Well, I’m off to a conference today, in case you’d all forgotten. (I appear not to have plugged it much lately. Very remiss of me.) Below is the abstract for my paper and a few (!) links I’ve put together, some of which may be used to string together my “ideas”, and some of which are just things I happened upon while reading. Comments welcome, especially if they prove the thesis that interactivity is the coolest thing on the planet.
Digital History 2.0? Collaboration, community and interactivity in the digitisation of history
One of the loudest buzzwords of the last few years has been “Web 2.0”. There’s much debate over exactly what this means, but at the core of the concept is the ideal of dynamic content, interactivity and participation by web audiences. Wikipedia is perhaps the most (in)famous example so far, while newspapers are falling over themselves to allow readers of their websites to have their say. But does all this offer anything useful for historians? It has been suggested that ‘interactive’ digital history might transform historical practice, creating ‘new forms of collaboration, new modes of debate, and new modes of collecting evidence about the past’. The National Archives has set up a community wiki to draw on the experience of researchers in order to extend and expand on its online catalogue and digital content; there are growing numbers of online archives, such as the new Great War Archive, built entirely or substantially on public contributions of written texts, images, oral histories, and so on. The Old Bailey Proceedings Online has attracted a wide range of researchers – academics and non-academics alike – since its inception, many of whom have accumulated specialised knowledge that could enrich the site as a resource. This paper explores the potential benefits – and possible pitfalls – of opening up digital history resources to user-generated content and metadata.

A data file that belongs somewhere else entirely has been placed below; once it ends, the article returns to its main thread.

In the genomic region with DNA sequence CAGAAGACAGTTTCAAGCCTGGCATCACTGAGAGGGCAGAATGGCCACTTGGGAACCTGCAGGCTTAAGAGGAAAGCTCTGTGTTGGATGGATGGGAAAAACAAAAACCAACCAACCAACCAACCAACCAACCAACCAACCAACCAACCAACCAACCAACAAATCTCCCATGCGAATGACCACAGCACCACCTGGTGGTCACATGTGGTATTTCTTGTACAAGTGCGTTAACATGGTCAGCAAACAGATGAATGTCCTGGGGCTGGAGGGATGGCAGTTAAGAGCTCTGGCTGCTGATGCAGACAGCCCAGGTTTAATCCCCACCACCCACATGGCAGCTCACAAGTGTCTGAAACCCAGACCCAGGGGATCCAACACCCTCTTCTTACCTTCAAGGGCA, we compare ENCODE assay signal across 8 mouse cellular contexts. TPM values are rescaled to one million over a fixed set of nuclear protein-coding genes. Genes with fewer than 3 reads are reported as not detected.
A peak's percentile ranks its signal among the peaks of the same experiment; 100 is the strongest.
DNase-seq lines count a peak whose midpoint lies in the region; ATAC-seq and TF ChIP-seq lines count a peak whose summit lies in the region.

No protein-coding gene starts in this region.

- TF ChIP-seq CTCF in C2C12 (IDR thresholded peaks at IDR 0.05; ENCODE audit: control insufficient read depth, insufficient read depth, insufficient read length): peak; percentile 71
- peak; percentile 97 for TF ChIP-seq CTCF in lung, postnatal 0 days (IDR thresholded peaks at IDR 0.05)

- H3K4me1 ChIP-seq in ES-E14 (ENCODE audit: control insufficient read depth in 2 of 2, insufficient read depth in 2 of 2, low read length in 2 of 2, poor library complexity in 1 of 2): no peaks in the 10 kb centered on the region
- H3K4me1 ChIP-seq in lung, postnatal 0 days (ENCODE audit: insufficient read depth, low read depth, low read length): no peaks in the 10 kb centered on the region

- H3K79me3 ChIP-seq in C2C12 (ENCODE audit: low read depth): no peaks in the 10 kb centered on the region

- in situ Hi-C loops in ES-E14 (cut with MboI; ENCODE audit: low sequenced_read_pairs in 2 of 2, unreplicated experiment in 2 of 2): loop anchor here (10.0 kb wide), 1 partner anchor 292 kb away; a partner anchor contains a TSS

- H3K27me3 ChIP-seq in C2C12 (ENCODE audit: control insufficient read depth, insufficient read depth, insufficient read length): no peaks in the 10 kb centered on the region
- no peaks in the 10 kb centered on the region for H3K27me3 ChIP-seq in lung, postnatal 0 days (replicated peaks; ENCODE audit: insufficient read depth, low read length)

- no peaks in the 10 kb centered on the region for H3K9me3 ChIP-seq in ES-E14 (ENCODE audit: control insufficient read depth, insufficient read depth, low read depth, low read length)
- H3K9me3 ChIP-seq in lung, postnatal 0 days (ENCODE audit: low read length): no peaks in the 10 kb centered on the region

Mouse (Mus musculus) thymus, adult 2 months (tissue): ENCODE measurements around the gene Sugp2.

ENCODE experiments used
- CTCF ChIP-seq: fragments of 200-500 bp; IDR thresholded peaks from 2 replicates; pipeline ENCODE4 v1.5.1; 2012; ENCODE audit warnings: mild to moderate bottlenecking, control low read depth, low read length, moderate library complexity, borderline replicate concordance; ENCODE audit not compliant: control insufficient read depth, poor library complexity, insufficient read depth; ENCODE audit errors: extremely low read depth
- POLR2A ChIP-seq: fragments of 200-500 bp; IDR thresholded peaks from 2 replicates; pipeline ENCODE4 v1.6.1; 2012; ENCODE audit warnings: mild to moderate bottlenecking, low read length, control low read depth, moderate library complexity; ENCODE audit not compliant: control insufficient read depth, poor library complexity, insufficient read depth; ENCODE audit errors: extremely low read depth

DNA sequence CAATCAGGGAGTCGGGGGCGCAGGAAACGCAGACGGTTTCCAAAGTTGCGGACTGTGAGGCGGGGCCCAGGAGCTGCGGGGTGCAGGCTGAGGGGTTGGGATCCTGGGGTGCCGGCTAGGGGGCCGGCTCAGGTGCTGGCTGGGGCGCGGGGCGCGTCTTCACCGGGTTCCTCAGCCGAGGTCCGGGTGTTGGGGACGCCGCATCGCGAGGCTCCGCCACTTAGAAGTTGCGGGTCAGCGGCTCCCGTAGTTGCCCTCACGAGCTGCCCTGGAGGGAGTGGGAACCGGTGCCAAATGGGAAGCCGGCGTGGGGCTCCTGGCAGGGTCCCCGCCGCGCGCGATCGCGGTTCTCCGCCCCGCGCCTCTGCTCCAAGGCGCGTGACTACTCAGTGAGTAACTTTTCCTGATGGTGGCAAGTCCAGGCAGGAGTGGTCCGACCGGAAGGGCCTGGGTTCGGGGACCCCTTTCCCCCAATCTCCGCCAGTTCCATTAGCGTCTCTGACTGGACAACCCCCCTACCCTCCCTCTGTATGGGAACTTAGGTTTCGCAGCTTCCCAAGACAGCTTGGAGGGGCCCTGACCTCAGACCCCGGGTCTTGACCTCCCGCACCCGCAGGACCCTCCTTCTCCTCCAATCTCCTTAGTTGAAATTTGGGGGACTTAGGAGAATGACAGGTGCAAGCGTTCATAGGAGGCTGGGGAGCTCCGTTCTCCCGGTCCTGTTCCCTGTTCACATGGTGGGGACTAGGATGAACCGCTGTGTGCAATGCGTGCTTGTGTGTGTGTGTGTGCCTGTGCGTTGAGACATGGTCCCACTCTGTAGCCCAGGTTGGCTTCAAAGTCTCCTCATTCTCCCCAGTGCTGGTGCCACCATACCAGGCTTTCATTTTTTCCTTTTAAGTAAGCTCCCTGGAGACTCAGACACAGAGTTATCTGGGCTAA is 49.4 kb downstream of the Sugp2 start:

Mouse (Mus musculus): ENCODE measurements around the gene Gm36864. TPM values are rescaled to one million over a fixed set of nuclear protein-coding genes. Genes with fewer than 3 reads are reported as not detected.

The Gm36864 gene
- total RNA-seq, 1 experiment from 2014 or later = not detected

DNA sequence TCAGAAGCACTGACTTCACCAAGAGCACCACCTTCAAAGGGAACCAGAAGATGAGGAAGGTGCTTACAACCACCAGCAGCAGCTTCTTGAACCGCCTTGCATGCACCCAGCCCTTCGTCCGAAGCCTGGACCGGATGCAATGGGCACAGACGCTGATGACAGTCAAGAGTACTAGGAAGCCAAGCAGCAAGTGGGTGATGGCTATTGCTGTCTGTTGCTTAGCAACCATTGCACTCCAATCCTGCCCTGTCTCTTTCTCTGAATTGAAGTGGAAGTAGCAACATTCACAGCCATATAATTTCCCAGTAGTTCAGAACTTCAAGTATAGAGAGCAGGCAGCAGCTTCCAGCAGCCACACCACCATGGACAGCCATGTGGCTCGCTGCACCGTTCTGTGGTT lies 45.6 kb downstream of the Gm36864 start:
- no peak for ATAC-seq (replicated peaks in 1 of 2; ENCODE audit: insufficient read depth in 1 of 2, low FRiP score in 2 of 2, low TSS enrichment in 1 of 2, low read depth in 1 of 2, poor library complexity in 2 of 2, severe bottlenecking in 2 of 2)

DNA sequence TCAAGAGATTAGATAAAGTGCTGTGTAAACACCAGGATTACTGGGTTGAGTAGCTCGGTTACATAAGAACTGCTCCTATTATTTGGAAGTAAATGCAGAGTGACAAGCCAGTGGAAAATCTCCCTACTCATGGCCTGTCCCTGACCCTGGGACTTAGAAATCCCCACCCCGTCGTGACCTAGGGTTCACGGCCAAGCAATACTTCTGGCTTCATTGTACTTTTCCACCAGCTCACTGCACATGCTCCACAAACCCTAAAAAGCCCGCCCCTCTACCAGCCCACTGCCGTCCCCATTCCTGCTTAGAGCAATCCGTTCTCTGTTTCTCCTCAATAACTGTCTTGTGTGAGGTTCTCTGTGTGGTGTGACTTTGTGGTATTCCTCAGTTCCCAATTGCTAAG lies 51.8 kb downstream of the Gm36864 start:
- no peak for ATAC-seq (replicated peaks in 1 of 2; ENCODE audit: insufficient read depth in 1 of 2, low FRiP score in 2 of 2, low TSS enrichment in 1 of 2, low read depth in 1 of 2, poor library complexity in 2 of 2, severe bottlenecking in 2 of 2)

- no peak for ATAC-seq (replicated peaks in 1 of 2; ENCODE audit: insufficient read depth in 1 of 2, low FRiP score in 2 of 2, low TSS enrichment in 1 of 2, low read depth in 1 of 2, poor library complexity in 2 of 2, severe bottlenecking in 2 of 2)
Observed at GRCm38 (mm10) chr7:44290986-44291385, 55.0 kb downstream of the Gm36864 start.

What is Web 2.0? (Tim O’Reilly)
Also Picture Australia
Digital History (Dan Cohen and Roy Rosenzweig)
The Pirate Problem (Dan Cohen)
Digitisation and its discontents (Antony Grafton)
The changing role of intellectual authority (Peter Nicholson)
Ontology is overrated (Clay Shirky)
Broad and narrow folksonomies (Thomas Vander Wal)
Folksonomy: social classification (Gene Smith)
Folksonomies/metadata ecologies (Louis Rosenfeld)
Collaborative Transcription and Annotation